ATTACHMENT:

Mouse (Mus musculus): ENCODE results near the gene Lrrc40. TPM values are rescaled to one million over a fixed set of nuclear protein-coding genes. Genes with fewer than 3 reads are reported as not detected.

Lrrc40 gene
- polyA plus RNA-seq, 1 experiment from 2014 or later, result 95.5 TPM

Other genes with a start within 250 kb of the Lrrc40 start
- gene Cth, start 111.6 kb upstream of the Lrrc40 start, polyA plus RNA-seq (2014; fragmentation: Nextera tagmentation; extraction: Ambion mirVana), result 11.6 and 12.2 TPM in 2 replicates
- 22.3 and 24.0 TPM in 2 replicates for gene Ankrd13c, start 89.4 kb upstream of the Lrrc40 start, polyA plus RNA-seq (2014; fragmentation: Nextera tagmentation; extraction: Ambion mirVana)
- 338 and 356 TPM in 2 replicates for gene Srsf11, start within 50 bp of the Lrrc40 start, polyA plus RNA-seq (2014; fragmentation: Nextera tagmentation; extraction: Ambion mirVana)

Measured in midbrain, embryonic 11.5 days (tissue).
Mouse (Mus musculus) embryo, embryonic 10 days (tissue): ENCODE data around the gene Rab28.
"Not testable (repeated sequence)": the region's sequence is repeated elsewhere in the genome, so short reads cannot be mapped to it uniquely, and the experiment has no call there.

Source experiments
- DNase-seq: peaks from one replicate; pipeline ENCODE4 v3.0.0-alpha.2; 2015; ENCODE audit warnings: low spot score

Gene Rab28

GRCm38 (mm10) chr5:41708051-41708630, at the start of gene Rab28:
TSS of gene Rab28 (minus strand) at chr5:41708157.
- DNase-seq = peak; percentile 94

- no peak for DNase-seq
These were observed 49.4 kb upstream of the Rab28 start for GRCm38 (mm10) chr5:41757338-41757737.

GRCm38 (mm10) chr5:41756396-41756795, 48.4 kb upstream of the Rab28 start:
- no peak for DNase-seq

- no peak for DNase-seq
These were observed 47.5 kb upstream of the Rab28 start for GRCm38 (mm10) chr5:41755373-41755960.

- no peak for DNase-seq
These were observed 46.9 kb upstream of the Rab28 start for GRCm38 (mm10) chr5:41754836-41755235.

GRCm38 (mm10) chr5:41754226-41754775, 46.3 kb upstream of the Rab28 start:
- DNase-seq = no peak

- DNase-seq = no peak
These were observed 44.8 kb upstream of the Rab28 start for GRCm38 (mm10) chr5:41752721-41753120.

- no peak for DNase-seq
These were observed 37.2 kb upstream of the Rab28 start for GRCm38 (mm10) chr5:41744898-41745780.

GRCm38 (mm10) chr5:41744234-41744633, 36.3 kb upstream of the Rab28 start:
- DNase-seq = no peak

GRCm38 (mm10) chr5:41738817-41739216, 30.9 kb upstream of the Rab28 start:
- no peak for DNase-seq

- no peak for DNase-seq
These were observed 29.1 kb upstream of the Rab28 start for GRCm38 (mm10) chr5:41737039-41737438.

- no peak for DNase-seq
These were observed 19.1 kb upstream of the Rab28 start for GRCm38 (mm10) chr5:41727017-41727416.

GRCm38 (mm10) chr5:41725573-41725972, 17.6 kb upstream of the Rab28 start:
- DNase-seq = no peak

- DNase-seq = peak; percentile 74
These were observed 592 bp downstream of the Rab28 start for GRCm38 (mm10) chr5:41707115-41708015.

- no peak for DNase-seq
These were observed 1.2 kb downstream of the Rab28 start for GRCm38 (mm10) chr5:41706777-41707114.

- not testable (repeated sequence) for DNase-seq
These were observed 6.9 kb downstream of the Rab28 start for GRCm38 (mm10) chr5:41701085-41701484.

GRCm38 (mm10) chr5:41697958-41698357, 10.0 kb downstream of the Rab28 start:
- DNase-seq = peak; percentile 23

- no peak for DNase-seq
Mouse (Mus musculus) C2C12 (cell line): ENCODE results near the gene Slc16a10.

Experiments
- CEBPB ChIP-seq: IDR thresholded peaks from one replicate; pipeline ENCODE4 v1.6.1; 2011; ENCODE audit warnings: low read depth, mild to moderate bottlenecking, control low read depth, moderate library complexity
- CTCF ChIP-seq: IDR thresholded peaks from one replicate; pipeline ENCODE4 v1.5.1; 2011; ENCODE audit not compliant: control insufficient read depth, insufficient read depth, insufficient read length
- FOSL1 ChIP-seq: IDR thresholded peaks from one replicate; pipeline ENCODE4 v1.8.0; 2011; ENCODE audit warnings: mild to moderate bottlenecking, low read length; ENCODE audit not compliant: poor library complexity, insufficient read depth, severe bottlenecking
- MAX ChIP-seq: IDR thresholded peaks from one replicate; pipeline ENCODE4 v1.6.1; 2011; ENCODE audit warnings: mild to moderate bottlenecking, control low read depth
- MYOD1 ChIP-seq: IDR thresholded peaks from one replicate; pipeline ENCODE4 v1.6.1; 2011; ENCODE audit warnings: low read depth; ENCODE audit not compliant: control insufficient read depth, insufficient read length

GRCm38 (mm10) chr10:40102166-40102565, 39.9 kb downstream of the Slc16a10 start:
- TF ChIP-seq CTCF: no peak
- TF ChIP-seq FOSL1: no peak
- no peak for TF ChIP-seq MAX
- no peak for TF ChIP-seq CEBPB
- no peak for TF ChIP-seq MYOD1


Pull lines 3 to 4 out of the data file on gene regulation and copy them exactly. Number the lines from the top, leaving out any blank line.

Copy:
- polyA plus RNA-seq, 1 experiment from 2014 or later, result 95.5 TPM

Other genes with a start within 250 kb of the Lrrc40 start